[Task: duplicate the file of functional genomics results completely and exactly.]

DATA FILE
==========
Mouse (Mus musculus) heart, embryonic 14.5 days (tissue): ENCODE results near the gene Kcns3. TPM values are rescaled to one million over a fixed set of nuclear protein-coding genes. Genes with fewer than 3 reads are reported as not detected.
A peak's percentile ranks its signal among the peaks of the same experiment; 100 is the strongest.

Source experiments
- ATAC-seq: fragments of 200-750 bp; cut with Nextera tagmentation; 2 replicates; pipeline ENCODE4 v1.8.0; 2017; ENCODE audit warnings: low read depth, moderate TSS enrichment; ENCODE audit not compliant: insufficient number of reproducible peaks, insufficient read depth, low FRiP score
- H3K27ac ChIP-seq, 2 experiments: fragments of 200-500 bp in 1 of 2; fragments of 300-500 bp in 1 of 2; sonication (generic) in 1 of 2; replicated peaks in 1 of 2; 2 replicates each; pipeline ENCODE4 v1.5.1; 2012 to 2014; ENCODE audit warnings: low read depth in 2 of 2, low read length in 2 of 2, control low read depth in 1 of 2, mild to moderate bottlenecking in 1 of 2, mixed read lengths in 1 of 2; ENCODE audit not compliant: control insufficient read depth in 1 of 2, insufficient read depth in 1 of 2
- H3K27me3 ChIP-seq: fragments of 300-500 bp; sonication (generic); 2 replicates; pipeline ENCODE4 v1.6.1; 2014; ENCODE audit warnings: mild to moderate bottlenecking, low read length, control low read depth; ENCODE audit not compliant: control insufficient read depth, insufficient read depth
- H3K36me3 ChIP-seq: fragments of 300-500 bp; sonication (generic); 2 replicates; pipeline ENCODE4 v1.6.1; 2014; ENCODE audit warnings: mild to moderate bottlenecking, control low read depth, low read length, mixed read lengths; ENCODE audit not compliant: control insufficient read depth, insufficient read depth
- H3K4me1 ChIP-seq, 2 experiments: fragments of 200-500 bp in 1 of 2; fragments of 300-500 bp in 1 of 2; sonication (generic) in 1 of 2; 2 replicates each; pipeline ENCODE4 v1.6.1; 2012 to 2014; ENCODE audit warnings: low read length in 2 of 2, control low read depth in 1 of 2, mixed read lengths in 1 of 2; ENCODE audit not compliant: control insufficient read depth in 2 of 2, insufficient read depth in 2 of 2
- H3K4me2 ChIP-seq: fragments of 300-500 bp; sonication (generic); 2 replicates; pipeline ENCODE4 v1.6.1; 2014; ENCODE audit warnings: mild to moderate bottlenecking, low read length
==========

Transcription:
Mouse (Mus musculus) heart, embryonic 14.5 days (tissue): ENCODE results near the gene Kcns3. TPM values are rescaled to one million over a fixed set of nuclear protein-coding genes. Genes with fewer than 3 reads are reported as not detected.
A peak's percentile ranks its signal among the peaks of the same experiment; 100 is the strongest.

Source experiments
- ATAC-seq: fragments of 200-750 bp; cut with Nextera tagmentation; 2 replicates; pipeline ENCODE4 v1.8.0; 2017; ENCODE audit warnings: low read depth, moderate TSS enrichment; ENCODE audit not compliant: insufficient number of reproducible peaks, insufficient read depth, low FRiP score
- H3K27ac ChIP-seq, 2 experiments: fragments of 200-500 bp in 1 of 2; fragments of 300-500 bp in 1 of 2; sonication (generic) in 1 of 2; replicated peaks in 1 of 2; 2 replicates each; pipeline ENCODE4 v1.5.1; 2012 to 2014; ENCODE audit warnings: low read depth in 2 of 2, low read length in 2 of 2, control low read depth in 1 of 2, mild to moderate bottlenecking in 1 of 2, mixed read lengths in 1 of 2; ENCODE audit not compliant: control insufficient read depth in 1 of 2, insufficient read depth in 1 of 2
- H3K27me3 ChIP-seq: fragments of 300-500 bp; sonication (generic); 2 replicates; pipeline ENCODE4 v1.6.1; 2014; ENCODE audit warnings: mild to moderate bottlenecking, low read length, control low read depth; ENCODE audit not compliant: control insufficient read depth, insufficient read depth
- H3K36me3 ChIP-seq: fragments of 300-500 bp; sonication (generic); 2 replicates; pipeline ENCODE4 v1.6.1; 2014; ENCODE audit warnings: mild to moderate bottlenecking, control low read depth, low read length, mixed read lengths; ENCODE audit not compliant: control insufficient read depth, insufficient read depth
- H3K4me1 ChIP-seq, 2 experiments: fragments of 200-500 bp in 1 of 2; fragments of 300-500 bp in 1 of 2; sonication (generic) in 1 of 2; 2 replicates each; pipeline ENCODE4 v1.6.1; 2012 to 2014; ENCODE audit warnings: low read length in 2 of 2, control low read depth in 1 of 2, mixed read lengths in 1 of 2; ENCODE audit not compliant: control insufficient read depth in 2 of 2, insufficient read depth in 2 of 2
- H3K4me2 ChIP-seq: fragments of 300-500 bp; sonication (generic); 2 replicates; pipeline ENCODE4 v1.6.1; 2014; ENCODE audit warnings: mild to moderate bottlenecking, low read length